War or the fear of war has a way of creating some policies in regards to civil liberties, and the Alien and Sedition bills were the first example of this under the Constitution. Madison summarized this best in May 1798 when he wrote to Jefferson: “Perhaps it is a universal truth that the loss of liberty at home is to be charged to provisions against danger real or pretended from abroad.” At this point in our history, “parchment barriers” would prove a weak check on the will of the party in power. This was during a period before the Supreme Court had established itself as co-equal branch of government. While the Framers of the Constitution had assumed the Court would decide the constitutionality of laws, the Constitution did not directly include this power, and it was not established until the Marshall Court’s ruling in Madison v. Marbury.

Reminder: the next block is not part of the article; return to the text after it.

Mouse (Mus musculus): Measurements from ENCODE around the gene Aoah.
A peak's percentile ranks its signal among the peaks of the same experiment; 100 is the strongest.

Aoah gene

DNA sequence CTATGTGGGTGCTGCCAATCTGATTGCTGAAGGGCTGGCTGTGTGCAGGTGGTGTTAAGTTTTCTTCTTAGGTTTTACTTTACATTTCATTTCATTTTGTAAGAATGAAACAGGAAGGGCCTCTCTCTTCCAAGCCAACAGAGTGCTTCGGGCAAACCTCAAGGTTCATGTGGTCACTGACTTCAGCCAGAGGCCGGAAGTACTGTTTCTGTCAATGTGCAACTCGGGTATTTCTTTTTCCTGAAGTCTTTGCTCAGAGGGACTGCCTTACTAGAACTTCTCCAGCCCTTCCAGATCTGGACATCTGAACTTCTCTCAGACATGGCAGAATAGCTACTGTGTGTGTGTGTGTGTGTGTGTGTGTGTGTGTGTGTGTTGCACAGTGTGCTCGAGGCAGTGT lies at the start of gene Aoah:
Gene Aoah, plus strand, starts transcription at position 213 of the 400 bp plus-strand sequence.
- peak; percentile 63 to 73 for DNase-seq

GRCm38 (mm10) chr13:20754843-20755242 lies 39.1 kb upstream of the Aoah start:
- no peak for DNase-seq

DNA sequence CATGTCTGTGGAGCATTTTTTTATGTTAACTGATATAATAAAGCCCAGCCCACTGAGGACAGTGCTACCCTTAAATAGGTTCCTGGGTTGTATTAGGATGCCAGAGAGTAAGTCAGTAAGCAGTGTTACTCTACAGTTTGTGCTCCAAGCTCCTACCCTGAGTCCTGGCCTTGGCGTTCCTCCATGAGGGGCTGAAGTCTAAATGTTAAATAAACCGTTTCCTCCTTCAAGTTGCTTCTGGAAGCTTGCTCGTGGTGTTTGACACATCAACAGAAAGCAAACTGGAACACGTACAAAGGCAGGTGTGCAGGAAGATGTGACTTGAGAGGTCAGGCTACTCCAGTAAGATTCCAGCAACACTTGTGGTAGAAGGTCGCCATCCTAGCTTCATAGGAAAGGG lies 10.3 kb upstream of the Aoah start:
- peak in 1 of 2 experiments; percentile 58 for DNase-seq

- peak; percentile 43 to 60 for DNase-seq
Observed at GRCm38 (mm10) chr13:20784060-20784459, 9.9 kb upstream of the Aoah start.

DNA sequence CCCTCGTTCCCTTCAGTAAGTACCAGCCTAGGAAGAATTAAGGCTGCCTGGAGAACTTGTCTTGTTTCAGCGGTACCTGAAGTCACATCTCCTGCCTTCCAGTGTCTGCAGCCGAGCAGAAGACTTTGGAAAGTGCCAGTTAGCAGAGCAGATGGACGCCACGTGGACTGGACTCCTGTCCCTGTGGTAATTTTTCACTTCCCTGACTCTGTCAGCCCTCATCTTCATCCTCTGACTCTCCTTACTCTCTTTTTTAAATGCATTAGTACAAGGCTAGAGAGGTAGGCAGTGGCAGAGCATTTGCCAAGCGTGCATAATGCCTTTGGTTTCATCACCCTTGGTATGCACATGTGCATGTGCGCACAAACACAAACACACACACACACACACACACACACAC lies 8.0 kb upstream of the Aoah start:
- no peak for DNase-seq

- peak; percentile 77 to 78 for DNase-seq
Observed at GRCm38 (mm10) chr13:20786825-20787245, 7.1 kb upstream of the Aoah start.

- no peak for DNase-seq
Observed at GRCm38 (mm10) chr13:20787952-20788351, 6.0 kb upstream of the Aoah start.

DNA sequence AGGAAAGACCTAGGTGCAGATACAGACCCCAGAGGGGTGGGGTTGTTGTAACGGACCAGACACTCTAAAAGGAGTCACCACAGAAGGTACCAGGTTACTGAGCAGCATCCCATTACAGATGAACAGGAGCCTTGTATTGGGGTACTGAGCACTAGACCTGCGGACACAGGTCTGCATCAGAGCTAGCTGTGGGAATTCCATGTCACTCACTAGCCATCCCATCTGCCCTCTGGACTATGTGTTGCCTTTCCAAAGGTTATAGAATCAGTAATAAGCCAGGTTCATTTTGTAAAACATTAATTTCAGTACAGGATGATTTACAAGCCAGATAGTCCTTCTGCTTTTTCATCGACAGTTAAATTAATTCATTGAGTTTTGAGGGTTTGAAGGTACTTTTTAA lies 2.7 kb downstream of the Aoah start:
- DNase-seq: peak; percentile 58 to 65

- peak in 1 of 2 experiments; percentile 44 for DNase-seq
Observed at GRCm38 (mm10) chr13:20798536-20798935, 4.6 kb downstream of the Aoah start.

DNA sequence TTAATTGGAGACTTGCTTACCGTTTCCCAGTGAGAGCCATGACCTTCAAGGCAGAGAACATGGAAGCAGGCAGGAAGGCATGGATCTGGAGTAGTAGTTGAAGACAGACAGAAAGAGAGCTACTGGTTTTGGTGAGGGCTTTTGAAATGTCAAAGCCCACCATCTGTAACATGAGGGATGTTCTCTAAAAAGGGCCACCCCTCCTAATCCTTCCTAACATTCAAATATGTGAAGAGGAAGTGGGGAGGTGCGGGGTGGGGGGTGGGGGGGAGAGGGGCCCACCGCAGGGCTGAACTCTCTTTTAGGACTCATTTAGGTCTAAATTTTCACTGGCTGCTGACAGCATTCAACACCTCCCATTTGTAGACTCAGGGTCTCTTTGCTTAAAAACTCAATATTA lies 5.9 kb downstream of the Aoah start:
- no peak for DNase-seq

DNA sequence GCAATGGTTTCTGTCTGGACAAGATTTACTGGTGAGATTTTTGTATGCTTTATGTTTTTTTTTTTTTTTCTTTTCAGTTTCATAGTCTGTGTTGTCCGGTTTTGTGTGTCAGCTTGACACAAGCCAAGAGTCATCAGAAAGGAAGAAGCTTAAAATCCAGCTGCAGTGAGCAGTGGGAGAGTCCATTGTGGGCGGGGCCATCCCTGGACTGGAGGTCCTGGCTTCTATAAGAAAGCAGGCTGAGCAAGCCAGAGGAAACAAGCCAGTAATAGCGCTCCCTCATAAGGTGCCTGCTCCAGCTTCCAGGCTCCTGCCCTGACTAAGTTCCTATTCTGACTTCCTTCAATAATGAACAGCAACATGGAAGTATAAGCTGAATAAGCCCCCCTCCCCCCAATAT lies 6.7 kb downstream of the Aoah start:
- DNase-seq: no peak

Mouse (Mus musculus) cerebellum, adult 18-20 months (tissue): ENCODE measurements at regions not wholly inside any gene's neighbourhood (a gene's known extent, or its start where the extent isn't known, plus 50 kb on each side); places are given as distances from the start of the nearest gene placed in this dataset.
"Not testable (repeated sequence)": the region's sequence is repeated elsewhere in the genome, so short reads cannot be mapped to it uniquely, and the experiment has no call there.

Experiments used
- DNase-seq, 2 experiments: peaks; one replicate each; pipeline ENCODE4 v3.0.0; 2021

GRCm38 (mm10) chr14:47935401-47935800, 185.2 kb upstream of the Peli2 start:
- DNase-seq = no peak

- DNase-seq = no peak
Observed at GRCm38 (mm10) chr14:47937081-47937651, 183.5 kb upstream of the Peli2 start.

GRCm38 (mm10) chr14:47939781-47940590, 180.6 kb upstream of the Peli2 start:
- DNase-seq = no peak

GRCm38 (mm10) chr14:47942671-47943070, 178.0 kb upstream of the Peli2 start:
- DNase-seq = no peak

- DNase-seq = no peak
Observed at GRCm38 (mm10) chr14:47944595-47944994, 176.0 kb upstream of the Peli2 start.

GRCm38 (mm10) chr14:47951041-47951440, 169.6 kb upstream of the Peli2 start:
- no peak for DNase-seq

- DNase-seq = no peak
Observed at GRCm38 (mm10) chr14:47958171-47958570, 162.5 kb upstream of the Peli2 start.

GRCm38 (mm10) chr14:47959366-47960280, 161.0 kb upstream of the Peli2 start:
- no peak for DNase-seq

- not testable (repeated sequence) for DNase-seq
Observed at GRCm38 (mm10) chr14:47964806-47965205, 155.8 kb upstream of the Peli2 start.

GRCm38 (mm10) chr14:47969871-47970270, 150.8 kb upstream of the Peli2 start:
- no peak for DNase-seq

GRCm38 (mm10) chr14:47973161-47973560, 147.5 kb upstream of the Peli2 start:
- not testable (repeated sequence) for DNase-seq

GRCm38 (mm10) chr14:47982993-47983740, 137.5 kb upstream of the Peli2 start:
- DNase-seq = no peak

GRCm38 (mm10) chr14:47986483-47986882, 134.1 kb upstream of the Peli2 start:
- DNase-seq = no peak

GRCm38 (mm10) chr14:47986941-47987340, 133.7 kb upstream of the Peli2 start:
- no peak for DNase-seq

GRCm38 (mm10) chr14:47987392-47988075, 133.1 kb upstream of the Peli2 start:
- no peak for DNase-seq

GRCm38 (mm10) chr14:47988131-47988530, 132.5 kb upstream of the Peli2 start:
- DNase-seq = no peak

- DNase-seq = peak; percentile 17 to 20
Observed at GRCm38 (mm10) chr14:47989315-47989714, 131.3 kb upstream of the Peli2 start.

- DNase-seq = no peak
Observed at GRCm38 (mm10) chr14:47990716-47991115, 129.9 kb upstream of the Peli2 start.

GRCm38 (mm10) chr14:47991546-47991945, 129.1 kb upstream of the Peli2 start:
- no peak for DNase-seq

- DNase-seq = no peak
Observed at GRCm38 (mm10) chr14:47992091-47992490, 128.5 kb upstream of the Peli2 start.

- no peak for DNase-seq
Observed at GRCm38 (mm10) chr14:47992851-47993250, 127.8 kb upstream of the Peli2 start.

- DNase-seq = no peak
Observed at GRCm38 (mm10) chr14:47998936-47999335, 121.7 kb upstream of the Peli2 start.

The Alien and Sedition Acts were the first but certainly not the last time that “parchment barriers” proved ineffective in holding back an unconstitutional act. In the twentieth century, the most egregious example was the internment of Japanese Americans during World War II. But “parchment barriers” are working better in containing some of the worst excesses in our modern era. While it took some time for the court system to restrain the Bush Administration’s excesses in the war on terror, the courts have acted in lighting quick manner to restrain President Trump’s travel ban. While the administration may ultimately prevail, perhaps the new president is learning that in the republic of James Madison, no one person can “fix” problems. We thank Mr. Madison for that, among other things.